Prepare for Trouble! Fake Pokémon NFT Game Wants Your Private Info
Luring in NFT enthusiasts to download a fake game that installs remote control software and takes over your computer.
Prepare for trouble! And make it double!
This week security researchers at ASEC (via Bleeping Computer) spotted two different Pokémon-themed websites that invite users to download “.exe” files for a fake digital version of the Pokémon Trading Card Game that serves only to seize control of the user’s computer and steal their private data.
The fake game – Pokémon Card Game – is different from the official Pokémon Trading Card Game, in that it’s not actually a game.
In reality, it’s malware disguised as a Pokémon-themed NFT game that only wants you to click a compromising link that will immediately install remote control software on the infected computers, allowing hackers to gain access to private user data and open the computer up to future malicious cybersecurity attacks.
The social engineering tactic even went so far as to create what many describe to be a “pretty convincing” fake website, along with a fake marketplace where you can “claim” and “mint” Pokémon Card NFTs – again, with no actual Pokémon NFTs.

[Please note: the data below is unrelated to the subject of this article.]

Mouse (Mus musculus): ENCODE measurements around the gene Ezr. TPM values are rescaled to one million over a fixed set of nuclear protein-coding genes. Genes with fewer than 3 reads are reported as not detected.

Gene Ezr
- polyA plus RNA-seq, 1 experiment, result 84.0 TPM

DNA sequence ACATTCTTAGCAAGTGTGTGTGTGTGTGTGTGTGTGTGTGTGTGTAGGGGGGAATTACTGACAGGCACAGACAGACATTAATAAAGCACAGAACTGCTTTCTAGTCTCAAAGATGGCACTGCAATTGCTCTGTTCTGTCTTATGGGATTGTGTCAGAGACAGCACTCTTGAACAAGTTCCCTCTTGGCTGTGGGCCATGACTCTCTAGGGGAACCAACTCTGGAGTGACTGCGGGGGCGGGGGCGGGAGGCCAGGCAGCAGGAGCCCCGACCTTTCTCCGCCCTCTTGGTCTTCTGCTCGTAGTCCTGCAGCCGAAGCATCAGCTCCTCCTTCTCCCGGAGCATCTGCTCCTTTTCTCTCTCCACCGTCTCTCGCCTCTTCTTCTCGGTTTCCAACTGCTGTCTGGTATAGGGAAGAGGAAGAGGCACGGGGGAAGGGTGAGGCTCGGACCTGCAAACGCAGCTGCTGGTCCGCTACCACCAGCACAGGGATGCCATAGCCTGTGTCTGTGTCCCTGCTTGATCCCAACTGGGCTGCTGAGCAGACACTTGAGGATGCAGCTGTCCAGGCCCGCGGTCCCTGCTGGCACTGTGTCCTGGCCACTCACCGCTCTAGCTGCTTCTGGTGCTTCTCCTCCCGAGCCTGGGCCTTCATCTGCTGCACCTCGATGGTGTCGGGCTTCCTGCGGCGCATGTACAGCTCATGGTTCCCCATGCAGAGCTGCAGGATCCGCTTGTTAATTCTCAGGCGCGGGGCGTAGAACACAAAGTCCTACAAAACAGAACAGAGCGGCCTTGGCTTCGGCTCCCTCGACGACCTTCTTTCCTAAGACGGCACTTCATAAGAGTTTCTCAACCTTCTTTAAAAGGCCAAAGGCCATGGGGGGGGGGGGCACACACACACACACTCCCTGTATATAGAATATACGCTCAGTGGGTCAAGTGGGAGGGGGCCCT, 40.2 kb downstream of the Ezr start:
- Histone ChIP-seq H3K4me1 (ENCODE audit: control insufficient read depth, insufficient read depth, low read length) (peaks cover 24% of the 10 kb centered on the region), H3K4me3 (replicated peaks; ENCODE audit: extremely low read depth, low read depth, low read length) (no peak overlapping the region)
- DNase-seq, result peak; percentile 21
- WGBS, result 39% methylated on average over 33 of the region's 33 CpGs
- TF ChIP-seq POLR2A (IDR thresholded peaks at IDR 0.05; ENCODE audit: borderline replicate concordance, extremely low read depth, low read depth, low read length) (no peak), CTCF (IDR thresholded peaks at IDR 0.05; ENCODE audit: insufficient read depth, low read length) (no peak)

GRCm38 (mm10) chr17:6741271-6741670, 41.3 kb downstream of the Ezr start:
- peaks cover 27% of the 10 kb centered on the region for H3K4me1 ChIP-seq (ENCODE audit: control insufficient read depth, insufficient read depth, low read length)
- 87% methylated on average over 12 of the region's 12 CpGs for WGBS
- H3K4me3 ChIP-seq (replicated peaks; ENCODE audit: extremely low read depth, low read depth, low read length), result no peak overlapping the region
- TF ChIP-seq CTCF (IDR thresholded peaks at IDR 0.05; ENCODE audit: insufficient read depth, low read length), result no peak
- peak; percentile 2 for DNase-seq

The downloader file (which we won’t link to for obvious security reasons) invites users to click on the “Play on PC” button, immediately installing a hidden tool called “NetSupport Manager” into the computer’s hard drive, opening up a backdoor to the computer.
While it’s not crazy to think that the world of Pokémon could eventually enter into the world of Web3, there hasn’t been any official announcement by The Pokémon Company or its subsidiaries of its plans to enter the space.
However, Pokémon Go developer Niantic, told The Verge last May that we could expect to hear more about crypto-based gaming from them in the future.
Last month, The Pokémon Company took an Australian crypto company, Pokémon Pty Ltd (aka Kotiota Studios) to federal court over the unauthorized use of its characters from the Pokémon franchise in an NFT game.
You can read more about the lawsuit here.